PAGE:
The Irish Independent severely criticised the food company Glanbia for its mishandling of a price increase simultaneous with the changeover to the euro. "Increasing the price of a pint of milk will confirm many people's worst fears about next January's changeover to the euro. This is most unfair on the euro." Their notice to retailers had indicated that they would be reducing the pint (568ml) size to 500ml, a 13% drop, "in preparation for the euro". Whether it was intentional obfuscation, or bad timing, it was a PR disaster, and Glanbia withdrew their notice.
Charities fear euro change may reduce donations (Irish Times)
Because the Irish Pound (IEP) is the only denomination heavier than the euro, a 1 euro coin is worth only 79p. Therefore charities that depend upon pound coin donations are facing a 21% loss in revenue. For pure cash donations, like church collection plates, they can always appeal for 2 euro coins, or "silent collections". But those who "sell" little tokens like ribbons will have an awkward pricing problem.
Thomas Cook takes EC to court over euro symbol
Business Plus magazine reported that travel business Thomas Cook is seeking £26m in damages because it claims the euro symbol is so like one of its registered trade marks that it is an infringement.
Just as reminder to those that sometimes ask what official information is available, the public web site is:
The euro - the EU in your hand: Euro essentials
Ronan Tynan & Anne Daly of Esperanza productions have made a six-part radio documentary series. From the local, national and international perspective, this series shows how a very wide range of people and institutions are getting ready, and how others are blissfully ignoring an event that like it or not, is going to have a profound impact on our lives. The September 15 programme entitled the "revenge of Y2K" cautioned against the "it will be alright on the night" approach. The series can be heard in streamed audio.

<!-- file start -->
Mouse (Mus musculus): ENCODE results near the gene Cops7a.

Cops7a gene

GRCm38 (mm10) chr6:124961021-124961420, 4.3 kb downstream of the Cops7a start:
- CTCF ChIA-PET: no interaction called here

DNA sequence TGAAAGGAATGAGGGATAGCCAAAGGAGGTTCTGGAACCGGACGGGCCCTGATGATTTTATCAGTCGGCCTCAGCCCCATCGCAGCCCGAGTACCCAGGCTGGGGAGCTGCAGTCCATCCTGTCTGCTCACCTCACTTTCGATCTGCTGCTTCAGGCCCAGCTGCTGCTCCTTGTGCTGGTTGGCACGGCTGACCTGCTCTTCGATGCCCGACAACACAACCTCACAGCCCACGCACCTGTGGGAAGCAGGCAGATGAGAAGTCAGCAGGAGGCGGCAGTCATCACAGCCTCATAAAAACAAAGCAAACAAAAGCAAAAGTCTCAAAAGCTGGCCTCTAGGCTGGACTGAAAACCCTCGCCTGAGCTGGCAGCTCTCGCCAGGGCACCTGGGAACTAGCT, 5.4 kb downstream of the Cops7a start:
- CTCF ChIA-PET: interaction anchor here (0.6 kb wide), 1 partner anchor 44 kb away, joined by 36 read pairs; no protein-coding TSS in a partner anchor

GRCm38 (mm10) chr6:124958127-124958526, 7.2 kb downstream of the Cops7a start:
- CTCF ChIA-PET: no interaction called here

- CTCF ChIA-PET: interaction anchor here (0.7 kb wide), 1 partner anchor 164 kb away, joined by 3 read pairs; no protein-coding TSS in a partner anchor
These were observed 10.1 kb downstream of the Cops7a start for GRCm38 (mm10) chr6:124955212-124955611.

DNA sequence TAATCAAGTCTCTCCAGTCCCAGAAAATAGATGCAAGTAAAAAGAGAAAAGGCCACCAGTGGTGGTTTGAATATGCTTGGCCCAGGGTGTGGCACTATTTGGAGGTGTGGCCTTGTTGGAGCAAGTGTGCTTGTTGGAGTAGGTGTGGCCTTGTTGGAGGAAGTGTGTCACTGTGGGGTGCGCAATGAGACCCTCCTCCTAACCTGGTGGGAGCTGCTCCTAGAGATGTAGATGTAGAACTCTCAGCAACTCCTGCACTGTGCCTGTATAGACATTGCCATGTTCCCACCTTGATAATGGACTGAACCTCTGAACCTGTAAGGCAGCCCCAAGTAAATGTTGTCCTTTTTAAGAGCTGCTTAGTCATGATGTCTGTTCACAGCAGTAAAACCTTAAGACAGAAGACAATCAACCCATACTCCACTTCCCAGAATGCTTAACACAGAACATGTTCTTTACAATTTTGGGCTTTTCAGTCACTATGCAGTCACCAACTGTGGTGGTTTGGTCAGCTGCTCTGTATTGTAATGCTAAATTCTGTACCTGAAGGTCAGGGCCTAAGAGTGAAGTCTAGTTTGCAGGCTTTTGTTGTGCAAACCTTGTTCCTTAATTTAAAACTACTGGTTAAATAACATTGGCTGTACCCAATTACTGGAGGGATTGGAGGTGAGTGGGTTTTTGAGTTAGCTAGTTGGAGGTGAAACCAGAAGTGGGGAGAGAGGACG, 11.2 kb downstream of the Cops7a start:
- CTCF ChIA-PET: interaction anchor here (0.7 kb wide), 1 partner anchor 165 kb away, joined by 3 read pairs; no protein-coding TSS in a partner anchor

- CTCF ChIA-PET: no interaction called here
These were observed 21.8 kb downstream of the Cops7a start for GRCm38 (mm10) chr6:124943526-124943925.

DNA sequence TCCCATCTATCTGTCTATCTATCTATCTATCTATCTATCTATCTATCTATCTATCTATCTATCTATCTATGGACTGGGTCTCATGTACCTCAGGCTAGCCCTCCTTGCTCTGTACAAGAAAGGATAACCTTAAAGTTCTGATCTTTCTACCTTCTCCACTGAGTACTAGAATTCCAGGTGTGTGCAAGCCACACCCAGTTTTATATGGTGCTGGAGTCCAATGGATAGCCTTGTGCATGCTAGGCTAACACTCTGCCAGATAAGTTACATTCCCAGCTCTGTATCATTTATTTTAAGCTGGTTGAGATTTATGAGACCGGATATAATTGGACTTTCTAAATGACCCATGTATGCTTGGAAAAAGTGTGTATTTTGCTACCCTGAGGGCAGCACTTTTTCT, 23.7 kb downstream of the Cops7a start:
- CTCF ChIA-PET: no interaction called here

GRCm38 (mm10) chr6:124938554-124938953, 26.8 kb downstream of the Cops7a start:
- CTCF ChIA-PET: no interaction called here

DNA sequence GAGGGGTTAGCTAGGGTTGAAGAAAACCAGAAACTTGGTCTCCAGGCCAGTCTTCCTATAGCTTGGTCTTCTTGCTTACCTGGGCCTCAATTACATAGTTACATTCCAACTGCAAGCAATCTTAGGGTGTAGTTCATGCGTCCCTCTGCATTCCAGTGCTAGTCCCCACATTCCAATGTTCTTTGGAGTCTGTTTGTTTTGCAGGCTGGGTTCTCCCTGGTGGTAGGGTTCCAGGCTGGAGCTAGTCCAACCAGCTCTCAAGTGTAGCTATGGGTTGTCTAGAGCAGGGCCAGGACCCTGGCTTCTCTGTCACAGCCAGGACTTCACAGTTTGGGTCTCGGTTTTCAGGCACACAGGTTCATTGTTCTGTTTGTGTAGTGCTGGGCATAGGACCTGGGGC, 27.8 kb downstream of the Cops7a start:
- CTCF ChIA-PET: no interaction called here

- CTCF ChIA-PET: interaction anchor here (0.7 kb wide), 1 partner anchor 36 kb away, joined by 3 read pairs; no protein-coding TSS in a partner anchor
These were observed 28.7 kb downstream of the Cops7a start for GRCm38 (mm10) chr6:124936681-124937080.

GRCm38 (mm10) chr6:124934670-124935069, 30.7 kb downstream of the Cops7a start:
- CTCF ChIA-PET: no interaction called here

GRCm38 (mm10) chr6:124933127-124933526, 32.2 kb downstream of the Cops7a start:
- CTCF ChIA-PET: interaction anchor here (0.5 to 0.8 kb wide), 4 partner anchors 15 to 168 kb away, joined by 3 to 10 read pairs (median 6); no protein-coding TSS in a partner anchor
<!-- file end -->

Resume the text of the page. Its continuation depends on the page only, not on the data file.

Enterprise Directorate-General is regularly monitoring the state of preparedness of European small and medium-sized enterprises through surveys conducted among business managers in the 12 euro countries. These euro zone-wide surveys give the opportunity to observe trends and compare the results by country, company size and business sector. The July/August 2001 survey found that many small and medium-sized enterprises (SMEs) will have their systems converted for the euro only after the changeover: 15% will still be unable to deal with invoicing in euros, and 23% with other operations, the poll found. (EUBusiness) Full report: FLASH Eurobarometer "SMEs and the euro" July-August 2001 Results (PDF)
Euro-impact reported that many companies, even larger ones, are still failing to appreciate the need to prepare their market, their staff and their pensioners for the euro a new survey by the European Accountants' Federation (FEE) suggests. Even though the survey results are likely to be biased towards euro-aware companies because respondents either receive this newsletter or are registered on the FEE website, they are still behind in some key issues.
FEE euro project director, Noel Hepworth, comments that governments and businesses appear to be acting at cross-purposes. "There appears to be some reliance by companies on governments to prepare both the market generally and the general public for the change and yet governments are themselves relying on businesses to carry a large share of the burden of responsibility for preparation." He fears this is creating a potential vacuum "with the former relying on the latter when the latter is relying on the former".
I recently completed a survey of accounting software in Ireland for Forfás, the state agency tasked with the EMU Business Awareness Campaign. It looks as though only Quickbooks from Intuit is left as the laggard not yet providing a base conversion facility. The report should be published soon on http://www.emuaware.forfas.ie